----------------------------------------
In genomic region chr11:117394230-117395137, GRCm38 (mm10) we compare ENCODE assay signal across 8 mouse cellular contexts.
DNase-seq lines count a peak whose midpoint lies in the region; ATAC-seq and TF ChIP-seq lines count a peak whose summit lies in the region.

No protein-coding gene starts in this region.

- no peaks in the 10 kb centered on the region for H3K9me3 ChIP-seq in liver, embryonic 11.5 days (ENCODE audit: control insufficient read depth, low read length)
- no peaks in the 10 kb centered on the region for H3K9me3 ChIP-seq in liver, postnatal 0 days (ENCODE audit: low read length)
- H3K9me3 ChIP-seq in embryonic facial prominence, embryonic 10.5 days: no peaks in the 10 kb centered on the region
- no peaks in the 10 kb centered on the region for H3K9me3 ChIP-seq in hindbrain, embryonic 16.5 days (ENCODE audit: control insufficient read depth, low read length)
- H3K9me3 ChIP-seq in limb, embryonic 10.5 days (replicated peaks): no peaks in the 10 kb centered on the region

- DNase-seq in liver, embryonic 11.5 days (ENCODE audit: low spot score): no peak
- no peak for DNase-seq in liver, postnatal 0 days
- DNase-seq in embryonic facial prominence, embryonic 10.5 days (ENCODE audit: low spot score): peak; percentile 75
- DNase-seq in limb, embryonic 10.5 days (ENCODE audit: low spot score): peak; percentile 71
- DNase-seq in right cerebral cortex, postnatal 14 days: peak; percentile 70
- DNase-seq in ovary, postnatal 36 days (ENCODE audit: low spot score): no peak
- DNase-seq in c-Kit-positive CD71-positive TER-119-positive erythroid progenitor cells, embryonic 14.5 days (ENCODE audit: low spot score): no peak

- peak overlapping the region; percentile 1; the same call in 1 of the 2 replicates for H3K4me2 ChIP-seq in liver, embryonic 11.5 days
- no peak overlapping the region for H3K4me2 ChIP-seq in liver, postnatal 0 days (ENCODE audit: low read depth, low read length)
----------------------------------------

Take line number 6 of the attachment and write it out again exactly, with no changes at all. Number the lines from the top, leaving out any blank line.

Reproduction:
- H3K9me3 ChIP-seq in embryonic facial prominence, embryonic 10.5 days: no peaks in the 10 kb centered on the region